The ruling highlights increasingly tense relations between traditionally Christian Swiss society and a Muslim minority.
Switzerland's highest court has upheld the canton of Zurich's decision to refuse permission for an Islamic society to open a religious kindergarten, saying its plans did not fulfil the legal requirements for such schools.
The Federal Court's ruling highlights increasingly tense relations between traditionally Christian Swiss society and a Muslim minority that makes up around 5 percent of the population.
The lower house of parliament in September narrowly backed a ban on face veils, a step widely supported in opinion polls.
A school's decision this year to let two Muslim pupils not shake their teachers' hands added fresh fuel to a debate about integration of immigrants.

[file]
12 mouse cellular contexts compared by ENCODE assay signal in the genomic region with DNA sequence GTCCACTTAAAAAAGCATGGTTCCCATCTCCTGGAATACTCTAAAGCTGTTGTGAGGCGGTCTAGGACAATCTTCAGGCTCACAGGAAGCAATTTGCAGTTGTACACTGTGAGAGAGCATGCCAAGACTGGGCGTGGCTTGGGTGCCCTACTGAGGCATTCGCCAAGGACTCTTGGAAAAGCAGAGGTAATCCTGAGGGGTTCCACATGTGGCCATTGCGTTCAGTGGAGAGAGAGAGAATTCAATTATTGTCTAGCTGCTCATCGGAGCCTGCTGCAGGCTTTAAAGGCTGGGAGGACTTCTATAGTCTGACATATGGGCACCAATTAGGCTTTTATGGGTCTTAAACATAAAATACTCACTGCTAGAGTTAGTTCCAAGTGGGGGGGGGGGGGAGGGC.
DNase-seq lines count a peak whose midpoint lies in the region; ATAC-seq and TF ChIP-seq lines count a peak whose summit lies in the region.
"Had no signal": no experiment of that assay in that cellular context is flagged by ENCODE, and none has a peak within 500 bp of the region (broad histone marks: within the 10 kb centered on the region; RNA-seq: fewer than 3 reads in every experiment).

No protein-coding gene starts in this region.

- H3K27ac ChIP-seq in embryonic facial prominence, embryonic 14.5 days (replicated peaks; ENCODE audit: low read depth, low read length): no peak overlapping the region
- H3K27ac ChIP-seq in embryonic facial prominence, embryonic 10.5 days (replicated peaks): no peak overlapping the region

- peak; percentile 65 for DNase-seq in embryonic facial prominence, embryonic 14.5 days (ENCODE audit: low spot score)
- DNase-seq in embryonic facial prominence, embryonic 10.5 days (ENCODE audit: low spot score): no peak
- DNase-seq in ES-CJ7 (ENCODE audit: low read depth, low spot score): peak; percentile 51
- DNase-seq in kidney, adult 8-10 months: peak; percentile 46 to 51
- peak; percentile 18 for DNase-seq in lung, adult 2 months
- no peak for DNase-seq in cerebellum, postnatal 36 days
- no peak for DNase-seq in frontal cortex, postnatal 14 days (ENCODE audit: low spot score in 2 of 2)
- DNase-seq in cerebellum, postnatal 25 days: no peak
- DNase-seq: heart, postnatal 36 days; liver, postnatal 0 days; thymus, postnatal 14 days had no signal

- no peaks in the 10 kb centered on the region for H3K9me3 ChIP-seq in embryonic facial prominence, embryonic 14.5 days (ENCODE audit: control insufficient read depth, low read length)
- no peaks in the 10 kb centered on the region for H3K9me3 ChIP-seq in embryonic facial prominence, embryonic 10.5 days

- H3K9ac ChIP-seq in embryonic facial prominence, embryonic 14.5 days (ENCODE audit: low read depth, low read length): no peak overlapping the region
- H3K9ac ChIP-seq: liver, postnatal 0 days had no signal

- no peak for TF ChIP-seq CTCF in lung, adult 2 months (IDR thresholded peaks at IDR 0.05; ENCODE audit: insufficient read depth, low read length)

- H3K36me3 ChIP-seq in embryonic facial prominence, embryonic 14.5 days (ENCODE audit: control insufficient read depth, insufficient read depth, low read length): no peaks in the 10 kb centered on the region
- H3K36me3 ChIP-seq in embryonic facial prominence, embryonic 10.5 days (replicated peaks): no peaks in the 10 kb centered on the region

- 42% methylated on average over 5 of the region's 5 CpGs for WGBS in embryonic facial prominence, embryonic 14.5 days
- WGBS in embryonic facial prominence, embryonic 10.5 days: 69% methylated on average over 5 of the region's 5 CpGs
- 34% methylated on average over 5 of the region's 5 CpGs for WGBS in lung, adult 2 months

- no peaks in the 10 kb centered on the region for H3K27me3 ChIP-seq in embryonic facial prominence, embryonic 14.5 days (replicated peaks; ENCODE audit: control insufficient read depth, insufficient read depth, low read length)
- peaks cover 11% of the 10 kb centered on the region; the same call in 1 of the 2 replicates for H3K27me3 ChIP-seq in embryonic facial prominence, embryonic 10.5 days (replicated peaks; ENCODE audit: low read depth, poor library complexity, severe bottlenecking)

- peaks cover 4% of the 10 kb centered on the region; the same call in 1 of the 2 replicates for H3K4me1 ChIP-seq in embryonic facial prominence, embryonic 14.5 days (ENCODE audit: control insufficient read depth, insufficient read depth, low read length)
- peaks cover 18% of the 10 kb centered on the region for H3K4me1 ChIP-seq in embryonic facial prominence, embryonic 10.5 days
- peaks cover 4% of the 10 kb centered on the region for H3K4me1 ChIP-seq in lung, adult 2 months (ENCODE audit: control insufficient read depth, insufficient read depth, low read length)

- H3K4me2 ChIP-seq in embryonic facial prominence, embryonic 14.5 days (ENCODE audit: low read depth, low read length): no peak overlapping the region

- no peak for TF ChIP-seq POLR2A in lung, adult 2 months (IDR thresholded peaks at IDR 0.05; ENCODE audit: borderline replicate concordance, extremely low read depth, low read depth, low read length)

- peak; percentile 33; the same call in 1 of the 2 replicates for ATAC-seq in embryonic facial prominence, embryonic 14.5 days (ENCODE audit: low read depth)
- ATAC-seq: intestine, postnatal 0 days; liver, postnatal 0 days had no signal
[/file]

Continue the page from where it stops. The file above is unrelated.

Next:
The "al Huda" society had sought since 2013 to open a kindergarten and appealed against local authorities' refusal to grant permission. The Federal Court said it had rejected the appeal.
"Overall, the kindergarten concept does not guarantee that the children to be taught will be nurtured in a manner comparable to that of a public school," said a court summary of the verdict published on Friday.
"There is also a lack of commitment to the humanistic and democratic values of public schools."
It said teachers of Arabic and the Koran at the planned kindergarten did not have recognised certificates and were over-represented on the faculty, making up a quarter of the staff.
Kindergarten organisers did not immediately respond to an email seeking comment. After earlier legal setbacks, the group said local authorities had treated them unfairly and it hoped the high court would resolve the issue quickly and justly.